One important aspect of recovering from an eating disorder is hearing and listening to hunger and satiety cues.
Anyone trapped in an eating disorder knows that your second head (the eating disorder) controls what you eat, when you eat, how you eat, etc. aka NOTHING to do with hunger and satiety. In fact, a lot of people with eating disorders completely lose these hunger and satiety cues and tell me they have no idea what I’m talking about when I ask about these signals.
First step at finding your hunger/satiety cues is following an appropriate meal plan, created by both you and your eating disorder dietitian.
Together you can come up with suggestions for meals and snacks that are realistic and will meet your nutrition needs. Once your body starts “working” again, your metabolism will start to come back and clients say slowly but surely they start to feel subtle signs of hunger and satiety.
Once that happens I start having people track their cues.
This is not to be “perfect” but to learn more about your signals and what they mean and where they come from. Take a few days or a few meals and rate what you are before and meal and after a meal. That’s all- no need to do this 3-4 times/day, 7 days/week. Pick a few meals and few days/week, that’s all the info you will need.
Here is an example of a hunger scale:
1: Ravenous, weak and light-headed.
2: Over-hungry. You feel irritable and unable to concentrate.
3: Hunger pangs. You may feel uncomfortably hungry and know it’s “time to eat”.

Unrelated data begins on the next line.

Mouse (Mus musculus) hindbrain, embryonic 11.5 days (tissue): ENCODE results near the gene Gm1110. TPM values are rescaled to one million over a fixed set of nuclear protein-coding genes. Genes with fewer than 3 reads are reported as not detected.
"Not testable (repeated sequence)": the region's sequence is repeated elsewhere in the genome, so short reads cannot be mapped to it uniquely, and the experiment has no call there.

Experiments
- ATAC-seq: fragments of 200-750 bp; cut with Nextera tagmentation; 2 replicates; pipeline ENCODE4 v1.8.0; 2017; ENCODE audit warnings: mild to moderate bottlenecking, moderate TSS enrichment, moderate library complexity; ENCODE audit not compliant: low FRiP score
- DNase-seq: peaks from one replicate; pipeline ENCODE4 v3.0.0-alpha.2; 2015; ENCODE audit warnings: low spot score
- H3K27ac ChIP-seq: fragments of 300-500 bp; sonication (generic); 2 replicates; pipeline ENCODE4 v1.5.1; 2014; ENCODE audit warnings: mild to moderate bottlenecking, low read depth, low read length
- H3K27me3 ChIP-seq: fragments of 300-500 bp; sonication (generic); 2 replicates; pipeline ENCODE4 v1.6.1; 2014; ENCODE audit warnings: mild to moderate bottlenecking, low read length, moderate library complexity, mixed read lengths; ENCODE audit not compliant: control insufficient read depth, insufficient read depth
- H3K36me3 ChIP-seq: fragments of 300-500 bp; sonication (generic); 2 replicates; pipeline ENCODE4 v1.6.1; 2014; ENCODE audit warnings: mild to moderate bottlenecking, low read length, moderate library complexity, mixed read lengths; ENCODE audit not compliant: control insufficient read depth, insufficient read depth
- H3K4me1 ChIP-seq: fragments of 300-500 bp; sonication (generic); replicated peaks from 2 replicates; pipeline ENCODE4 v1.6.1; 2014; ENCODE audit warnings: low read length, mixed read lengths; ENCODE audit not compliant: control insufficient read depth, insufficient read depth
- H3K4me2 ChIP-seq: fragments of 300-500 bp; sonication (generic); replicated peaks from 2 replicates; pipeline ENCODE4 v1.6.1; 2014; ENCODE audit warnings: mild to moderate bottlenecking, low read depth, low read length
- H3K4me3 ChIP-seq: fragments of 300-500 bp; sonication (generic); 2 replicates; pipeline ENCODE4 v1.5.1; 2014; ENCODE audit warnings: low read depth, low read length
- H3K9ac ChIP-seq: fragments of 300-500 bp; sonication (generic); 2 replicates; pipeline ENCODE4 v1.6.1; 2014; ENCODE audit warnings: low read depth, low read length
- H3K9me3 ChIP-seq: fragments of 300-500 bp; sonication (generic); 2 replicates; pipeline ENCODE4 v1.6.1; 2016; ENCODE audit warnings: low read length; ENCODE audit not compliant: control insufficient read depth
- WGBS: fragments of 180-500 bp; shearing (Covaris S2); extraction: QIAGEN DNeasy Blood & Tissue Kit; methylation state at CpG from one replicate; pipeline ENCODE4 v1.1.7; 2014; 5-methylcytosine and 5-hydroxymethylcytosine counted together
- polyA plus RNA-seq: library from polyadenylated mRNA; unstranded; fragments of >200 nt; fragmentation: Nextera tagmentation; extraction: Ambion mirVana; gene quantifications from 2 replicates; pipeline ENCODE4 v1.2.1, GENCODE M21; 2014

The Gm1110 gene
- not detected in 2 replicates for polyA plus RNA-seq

4: Hunger awakens. You are slightly uncomfortable and just beginning to feel signs of hunger.
5: Neutral. Comfortable. You’re more or less satisfied, but could eat a little more.
6: Just satisfied. Perfectly comfortable but might be able to get in a few more bites.
7: Completely satisfied. A little bit uncomfortable.
8: Full. Uncomfortable. You feel bloated and may need to loosen your clothes.
9: Stuffed. Very uncomfortably full.
10: Sick. You are so full you feel nauseous and don’t want to look at food.
So now what do you do??
1. Try to start eating when you’re at a 3 or 4 on the hunger scale- what does that feel like to you?. If this does not come easy to you try to figure out why you’re eating if you’re not hungry. Are you bored? Stressed? Tired? Overwhelmed? You need to figure out how to regulate these emotions. Not all emotional eating is bad, but that’s another topic!
2. Stop eating at 5 or 6- what does that feel like for you? It’s also helpful to sometimes wait to see if your body feels any different after digesting your meal (ex. 20 minutes later).
3. Instead of relying on external signals (like an empty plate) to stop eating, try to listen to your satiety cues. This may mean putting your fork down between bites and trying to sit still with food still on your plate.
4. If it helps, put your hand on your stomach a few times while eating to check for fullness.
5. In the beginning, it’s helpful to serve yourself less, knowing you can always go back for more if you’re still hungry. People find it very hard to “waste food”. Ask yourself why? Practice and know that people make mistakes. Just like a toddler learns to walk (and gosh, we would never blame a toddler for falling down!), people that have dieted need to re-learn their bodies signals.
Jennifer is a Registered Dietitian and the owner of Eat With Knowledge in Nyack, NY. She is on a mission to help people heal from diets, and find peace and balance with their food choices. She leads a team of dietitians who support the philosophy, “Feel Fabulous about Food!”